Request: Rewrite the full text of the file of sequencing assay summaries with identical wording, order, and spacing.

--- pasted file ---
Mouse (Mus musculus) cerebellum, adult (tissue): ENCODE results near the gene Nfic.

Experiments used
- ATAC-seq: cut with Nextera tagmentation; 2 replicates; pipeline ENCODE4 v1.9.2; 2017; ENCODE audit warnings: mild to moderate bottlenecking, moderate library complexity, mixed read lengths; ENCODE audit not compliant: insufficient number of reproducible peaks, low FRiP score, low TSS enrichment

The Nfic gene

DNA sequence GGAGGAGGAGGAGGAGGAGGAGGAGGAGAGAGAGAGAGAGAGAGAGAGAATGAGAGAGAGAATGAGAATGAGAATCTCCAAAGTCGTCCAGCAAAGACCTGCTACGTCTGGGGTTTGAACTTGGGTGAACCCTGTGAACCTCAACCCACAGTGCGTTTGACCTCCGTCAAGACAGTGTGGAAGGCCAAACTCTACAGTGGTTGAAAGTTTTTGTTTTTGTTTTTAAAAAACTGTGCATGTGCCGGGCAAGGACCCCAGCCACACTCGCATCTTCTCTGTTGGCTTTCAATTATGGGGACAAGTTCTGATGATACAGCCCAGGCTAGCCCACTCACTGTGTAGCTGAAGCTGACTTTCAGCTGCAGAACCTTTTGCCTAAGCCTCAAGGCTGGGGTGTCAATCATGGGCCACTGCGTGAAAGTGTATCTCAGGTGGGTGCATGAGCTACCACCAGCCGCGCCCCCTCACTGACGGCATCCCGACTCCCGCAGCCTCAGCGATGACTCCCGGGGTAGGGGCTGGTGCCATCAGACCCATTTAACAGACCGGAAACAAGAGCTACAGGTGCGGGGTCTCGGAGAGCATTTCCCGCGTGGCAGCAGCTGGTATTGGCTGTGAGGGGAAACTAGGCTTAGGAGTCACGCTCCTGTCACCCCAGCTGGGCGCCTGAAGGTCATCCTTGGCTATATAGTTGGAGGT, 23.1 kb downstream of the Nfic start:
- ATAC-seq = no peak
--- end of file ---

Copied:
Mouse (Mus musculus) cerebellum, adult (tissue): ENCODE results near the gene Nfic.

Experiments used
- ATAC-seq: cut with Nextera tagmentation; 2 replicates; pipeline ENCODE4 v1.9.2; 2017; ENCODE audit warnings: mild to moderate bottlenecking, moderate library complexity, mixed read lengths; ENCODE audit not compliant: insufficient number of reproducible peaks, low FRiP score, low TSS enrichment

The Nfic gene

DNA sequence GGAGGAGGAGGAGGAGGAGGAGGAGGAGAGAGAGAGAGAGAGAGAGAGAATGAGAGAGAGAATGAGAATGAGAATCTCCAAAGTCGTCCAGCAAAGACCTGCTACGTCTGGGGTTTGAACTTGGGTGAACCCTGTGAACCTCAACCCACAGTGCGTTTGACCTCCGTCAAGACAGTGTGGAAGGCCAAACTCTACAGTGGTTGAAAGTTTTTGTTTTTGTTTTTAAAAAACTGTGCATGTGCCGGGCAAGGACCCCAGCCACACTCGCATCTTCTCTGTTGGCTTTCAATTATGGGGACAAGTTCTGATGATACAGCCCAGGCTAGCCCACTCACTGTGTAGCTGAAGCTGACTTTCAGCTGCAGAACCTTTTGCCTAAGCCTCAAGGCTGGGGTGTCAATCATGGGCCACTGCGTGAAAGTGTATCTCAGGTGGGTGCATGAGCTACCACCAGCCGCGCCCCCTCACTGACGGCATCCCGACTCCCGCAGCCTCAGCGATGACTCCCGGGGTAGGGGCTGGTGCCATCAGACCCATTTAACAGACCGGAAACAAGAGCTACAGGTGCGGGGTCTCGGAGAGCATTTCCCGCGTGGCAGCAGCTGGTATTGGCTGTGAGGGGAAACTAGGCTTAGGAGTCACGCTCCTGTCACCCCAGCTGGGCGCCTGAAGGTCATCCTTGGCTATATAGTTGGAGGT, 23.1 kb downstream of the Nfic start:
- ATAC-seq = no peak